Tony Prust of Analogue Bikes is an old fashioned craftsman. He is able to turn his hand to his Chicago, and fine woodworking in addition to metallurgy -based workshop turns motorcycles which are practical along with attractively ended out.
Trend is eschewed by Tony, but there is frequently a stroke of serendipity in his time. Six months past, his 1949 Indian Scout racer became a beautiful counterpoint to the modern Scout. And now we’ve ‘Super Scrambler’–Tony’s take on the Ducati Scrambler.
Intelligent preparation? We’ll err on the side of happenstance, as the Ducati custom’s seed was put a year past. That is when customer Del Thomas–owner of an Analogue- approached Tony with a new thought.
“Del’s a lover of Ducatis,” says Tony, “and a couple of years past he restored a late 60s Scrambler 350.” Del, nevertheless, was irked by his Scrambler’s right-side shifter. “Del’s wondered if it was possible to construct something to compete with all the modern Triumph Scrambler–but using an old Ducati.”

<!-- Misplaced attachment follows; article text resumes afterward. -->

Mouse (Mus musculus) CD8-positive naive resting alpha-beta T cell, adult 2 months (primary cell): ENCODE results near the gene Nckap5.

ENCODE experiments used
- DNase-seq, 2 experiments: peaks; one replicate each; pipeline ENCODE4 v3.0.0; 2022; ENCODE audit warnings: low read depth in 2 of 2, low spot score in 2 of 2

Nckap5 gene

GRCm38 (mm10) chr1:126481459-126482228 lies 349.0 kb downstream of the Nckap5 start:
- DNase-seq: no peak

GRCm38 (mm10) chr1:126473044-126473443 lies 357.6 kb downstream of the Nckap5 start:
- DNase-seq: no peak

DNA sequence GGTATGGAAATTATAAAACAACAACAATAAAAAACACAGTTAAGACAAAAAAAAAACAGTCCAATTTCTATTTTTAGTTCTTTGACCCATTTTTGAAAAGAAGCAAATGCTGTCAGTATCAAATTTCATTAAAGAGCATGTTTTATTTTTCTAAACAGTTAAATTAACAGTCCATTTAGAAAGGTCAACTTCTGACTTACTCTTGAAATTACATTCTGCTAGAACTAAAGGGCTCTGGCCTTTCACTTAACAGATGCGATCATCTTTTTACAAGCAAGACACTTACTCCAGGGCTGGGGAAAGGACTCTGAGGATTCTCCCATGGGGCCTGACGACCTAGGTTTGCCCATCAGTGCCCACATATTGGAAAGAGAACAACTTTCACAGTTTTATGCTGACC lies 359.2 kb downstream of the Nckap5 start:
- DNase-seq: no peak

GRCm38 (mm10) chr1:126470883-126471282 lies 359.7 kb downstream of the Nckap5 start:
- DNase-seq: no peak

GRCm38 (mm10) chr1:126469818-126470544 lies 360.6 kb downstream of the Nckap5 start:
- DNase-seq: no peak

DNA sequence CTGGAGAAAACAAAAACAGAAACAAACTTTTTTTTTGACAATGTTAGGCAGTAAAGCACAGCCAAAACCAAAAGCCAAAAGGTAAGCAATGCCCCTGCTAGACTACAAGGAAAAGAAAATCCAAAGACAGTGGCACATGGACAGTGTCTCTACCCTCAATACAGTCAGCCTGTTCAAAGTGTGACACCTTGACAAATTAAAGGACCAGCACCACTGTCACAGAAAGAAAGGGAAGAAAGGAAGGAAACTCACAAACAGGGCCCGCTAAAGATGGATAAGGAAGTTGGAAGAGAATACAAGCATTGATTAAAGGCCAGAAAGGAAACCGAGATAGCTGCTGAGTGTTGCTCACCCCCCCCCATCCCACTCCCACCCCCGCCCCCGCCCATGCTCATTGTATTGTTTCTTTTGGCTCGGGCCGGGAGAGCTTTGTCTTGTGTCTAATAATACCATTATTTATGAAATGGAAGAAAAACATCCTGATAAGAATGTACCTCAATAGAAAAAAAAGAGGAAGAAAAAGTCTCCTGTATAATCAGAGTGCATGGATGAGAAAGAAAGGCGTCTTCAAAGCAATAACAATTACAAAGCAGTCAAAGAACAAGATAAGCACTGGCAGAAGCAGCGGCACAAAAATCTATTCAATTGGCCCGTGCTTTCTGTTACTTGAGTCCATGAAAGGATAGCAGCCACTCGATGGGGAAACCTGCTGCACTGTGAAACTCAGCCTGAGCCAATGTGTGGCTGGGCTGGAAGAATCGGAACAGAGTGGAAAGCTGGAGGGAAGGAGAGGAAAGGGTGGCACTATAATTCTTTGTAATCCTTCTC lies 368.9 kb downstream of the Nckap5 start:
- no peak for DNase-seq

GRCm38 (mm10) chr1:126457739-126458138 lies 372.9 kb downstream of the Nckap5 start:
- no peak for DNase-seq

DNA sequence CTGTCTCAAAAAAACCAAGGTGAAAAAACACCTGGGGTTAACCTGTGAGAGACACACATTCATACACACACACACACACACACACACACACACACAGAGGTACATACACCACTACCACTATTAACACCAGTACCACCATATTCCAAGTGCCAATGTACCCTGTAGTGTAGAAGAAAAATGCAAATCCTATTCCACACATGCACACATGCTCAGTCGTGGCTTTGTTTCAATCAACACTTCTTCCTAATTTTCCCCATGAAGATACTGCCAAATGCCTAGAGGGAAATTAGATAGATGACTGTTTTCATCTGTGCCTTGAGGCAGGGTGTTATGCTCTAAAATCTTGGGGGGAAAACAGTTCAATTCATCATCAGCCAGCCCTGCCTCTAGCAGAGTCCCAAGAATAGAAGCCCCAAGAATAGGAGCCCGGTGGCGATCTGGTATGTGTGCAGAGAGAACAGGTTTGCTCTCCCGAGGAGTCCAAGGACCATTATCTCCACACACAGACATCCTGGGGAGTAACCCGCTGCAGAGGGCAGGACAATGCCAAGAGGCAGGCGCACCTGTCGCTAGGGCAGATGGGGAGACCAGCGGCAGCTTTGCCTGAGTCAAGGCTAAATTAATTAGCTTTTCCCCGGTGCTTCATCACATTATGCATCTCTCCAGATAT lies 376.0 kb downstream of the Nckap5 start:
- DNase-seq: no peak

Tony relishes a challenge, so he consented to undertake the job. In California, Del found a 1975 860 GT–from the very first year of the Ducati bevel double square-case engines. The donor had seat, no mufflers or light, as well as the tires had rotted to bits. But Tony got it running, as well as the Scrambler assemble was formally under way.
Tony began with the suspensor, installing a set of Fox Podium RC1 shocks–somewhat taller than stock span, to boost the suspension travel. “Subsequently Del and Tony studied front ends: what would have the required length, and spring weight alternatives?” They settled on a Triumph Tiger set up–including calipers, forks, bar mounts, an axle and triples.